Flash question: does the Internet help dictators or undermine them? Most of the people we’ve spoken to instinctively believe that the Internet enables freedom of expression and facilitates collective activism, thus diluting the corrosive power of dictators.
Now how about a slightly different question: does technology empower Big Brother or destroy it? Our memories of fictional accounts give people pause: people remember Orwell’s dystopian 1984, the movie Blade Runner or the film Minority Report (depending on whether they are baby boomers, Gen X or Gen Y). These works underscore the suspicion that Big Brother uses technology to spread its influence over society and to monitor and manipulate citizens. In the case of Big Brother, technology is a crucial part of its grip on citizens.
So here’s the final question: what’s the difference between a dictator and Big Brother? The difference is mostly semantic and emotional: Big Brother is just a technologically savvy authoritarian system.
Let’s look at the example of the oft-cited protests after the 2009 Iranian presidential elections. Protestors and the anti-regime diaspora gained momentum using Twitter and through massive international media coverage. Many non-Iranians also pledged their allegiance online—a flash mob that quickly dispersed to mourn the death of Michael Jackson, who died soon after the elections. We all know what happened next: the protests failed to delegitimize the election results and President Ahmadinejad’s government, and many of the protestors were arrested and tortured for months.
Would it disturb you to know that many of these protestors were traced via the online footprint they left behind on Twitter, Facebook and bulletin boards? If you re-tweeted the location of a protest, or linked to a protestor’s blog on your website, should you feel guilty that you might have led the Iranian secret police right to their door? It seems then that the Internet helped both the protestors and the regime, and at least in the short run, the authoritarian government won the first round.
Even religious clerics in traditional garb can use the Internet in sophisticated ways. But is that really surprising? Authoritarian governments often control most of the resources of their nation, and are not afraid to use them to control the population. If that means hiring the most sophisticated technologists and buying the latest hardware, that is still chump change compared to setting up a nuclear reactor.
If we had lived in the Soviet Union, we wouldn’t be so shocked that the government will use any means necessary to spy on and manipulate its people. Why should the virtual world be any different? By some estimates, the Chinese government employs some 250,000 commentators specifically to spy on and manipulate the public via the Intenet. China has actually earned quite a reputation for its high-tech surveillance of citizens on the Web: Vietnam recently sent its technocrats to China to lean citizen monitoring techniques, as has Saudi Arabia.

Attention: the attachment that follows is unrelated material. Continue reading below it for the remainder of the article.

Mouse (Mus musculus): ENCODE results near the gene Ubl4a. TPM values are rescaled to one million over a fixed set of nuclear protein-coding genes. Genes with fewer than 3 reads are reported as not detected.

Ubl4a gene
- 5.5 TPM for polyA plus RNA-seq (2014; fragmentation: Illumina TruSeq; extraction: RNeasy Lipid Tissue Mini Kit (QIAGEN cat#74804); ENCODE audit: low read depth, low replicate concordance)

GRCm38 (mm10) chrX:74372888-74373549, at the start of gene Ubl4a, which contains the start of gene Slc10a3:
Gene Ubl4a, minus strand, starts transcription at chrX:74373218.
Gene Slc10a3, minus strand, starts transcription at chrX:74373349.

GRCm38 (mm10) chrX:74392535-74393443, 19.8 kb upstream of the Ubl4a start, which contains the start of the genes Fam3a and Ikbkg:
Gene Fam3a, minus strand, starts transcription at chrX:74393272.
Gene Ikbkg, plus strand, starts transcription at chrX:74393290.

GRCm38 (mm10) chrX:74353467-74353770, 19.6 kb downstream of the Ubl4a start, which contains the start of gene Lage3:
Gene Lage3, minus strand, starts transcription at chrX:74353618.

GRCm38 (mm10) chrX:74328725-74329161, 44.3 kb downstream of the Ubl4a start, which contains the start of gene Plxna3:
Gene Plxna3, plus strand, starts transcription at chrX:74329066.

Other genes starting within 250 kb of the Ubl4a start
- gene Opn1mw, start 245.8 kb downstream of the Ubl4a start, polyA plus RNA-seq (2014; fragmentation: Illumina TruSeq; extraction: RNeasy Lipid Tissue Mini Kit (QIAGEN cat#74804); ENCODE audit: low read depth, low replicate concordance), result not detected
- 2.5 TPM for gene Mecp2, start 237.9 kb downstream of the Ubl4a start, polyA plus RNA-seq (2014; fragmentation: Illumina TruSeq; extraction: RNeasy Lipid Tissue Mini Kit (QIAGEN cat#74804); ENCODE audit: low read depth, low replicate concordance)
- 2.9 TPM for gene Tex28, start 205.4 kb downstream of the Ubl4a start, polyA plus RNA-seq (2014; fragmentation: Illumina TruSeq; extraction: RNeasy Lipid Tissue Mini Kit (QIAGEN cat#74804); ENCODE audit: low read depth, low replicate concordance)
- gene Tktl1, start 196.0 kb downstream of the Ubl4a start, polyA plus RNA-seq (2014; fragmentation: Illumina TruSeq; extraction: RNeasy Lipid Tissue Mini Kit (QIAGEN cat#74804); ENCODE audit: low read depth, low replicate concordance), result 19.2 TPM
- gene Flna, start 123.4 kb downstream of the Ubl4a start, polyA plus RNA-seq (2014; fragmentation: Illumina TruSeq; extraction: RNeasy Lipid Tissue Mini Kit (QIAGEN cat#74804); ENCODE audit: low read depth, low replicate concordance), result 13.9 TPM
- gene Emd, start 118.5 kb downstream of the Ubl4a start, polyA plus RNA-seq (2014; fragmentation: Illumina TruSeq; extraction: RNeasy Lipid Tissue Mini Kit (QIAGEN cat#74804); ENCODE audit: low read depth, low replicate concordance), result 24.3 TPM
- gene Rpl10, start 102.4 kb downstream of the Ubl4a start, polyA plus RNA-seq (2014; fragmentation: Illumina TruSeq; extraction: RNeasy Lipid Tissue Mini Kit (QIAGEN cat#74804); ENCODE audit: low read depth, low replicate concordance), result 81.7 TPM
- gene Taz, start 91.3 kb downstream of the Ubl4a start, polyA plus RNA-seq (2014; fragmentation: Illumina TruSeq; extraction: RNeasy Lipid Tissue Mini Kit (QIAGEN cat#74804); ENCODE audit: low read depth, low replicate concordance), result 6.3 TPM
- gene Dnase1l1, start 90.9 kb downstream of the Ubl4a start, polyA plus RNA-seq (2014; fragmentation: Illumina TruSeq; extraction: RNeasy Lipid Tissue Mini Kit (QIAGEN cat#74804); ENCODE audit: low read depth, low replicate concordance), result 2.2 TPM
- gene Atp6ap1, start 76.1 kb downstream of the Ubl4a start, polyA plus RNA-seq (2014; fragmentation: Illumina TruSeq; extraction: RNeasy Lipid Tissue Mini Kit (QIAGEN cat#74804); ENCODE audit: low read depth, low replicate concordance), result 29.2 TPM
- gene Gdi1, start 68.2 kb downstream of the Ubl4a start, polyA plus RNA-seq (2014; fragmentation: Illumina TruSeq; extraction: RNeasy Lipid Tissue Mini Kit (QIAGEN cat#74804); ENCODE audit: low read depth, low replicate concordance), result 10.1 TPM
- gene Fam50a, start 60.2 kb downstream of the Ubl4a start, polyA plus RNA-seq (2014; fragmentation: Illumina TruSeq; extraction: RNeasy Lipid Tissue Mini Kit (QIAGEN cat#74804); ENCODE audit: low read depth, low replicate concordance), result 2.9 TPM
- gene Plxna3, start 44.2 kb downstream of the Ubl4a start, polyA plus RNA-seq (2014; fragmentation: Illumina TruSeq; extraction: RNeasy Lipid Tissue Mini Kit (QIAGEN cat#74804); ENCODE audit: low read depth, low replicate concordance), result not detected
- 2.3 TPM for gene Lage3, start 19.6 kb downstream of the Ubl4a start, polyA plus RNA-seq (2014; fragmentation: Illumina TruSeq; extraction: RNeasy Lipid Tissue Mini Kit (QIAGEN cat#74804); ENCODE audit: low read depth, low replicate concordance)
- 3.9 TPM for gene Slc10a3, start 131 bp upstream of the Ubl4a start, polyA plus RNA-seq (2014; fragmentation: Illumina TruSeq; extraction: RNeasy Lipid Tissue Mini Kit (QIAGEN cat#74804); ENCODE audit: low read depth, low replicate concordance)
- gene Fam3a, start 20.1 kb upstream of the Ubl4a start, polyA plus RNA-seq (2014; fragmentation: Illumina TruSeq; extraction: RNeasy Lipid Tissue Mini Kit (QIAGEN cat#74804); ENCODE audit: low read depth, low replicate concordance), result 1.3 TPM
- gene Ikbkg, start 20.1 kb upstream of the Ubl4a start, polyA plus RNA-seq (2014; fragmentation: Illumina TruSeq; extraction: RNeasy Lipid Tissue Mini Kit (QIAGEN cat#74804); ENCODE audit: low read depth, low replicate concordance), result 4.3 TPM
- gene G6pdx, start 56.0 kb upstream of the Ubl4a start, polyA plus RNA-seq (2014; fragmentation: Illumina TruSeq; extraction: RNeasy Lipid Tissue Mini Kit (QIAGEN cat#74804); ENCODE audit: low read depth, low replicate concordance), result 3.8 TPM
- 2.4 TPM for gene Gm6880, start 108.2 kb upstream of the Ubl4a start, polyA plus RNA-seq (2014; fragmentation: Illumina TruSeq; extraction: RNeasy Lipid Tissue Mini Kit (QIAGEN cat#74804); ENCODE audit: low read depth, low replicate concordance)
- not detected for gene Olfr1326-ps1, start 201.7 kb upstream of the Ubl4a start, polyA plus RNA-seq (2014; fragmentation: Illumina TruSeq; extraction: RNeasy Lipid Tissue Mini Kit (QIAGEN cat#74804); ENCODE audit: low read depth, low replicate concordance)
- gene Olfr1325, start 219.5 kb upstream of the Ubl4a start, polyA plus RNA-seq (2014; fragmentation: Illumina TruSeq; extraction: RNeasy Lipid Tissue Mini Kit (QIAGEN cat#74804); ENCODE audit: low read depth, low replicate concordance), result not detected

Today there are more autocracies than twenty years ago, and if any of them invests cleverly in certain technologies, they could one day be used against you even if you’re not a citizen of those countries. If you write articles or make comments on other people’s blogs about these countries, could the next time you cross the border into any of these nations or their allies make your name pop up on a black list? The scary about public data is precisely that it’s public. Luckily, most autocracies are in the Third World and far from having a comprehensively networked infrastructure.
Joshua Kurlantzik rightly points out that perhaps the most chilling thing about the web-savvy of authoritarian governments like China, Russia and Saudi Arabia is that their citizens don’t even realize that the Internet they are browsing is already filtered and “cleansed” of “offensive” materials. When citizens are sedated into thinking they are free when in fact they are being manipulated by the government, crude dictatorships begin to morph into Orwellian Big Brothers.
So coming back to the question of whether the Internet abets or undermines dictatorships, a vigorous debate has unfolded between Clay Shirky (who votes in favor of the Internet trumping dictators) and Evgeny Mozorov (who sorrowfully reports that in fact the opposite is true). In truth, they’re both right, because there will always be a tension between free societies and authoritarian systems in the use of information technology, with the Internet just the latest but by no means the last example.
Ayesha and Parag Khanna explore human-technology co-evolution and its implications for society, business and politics at The Hybrid Reality Institute.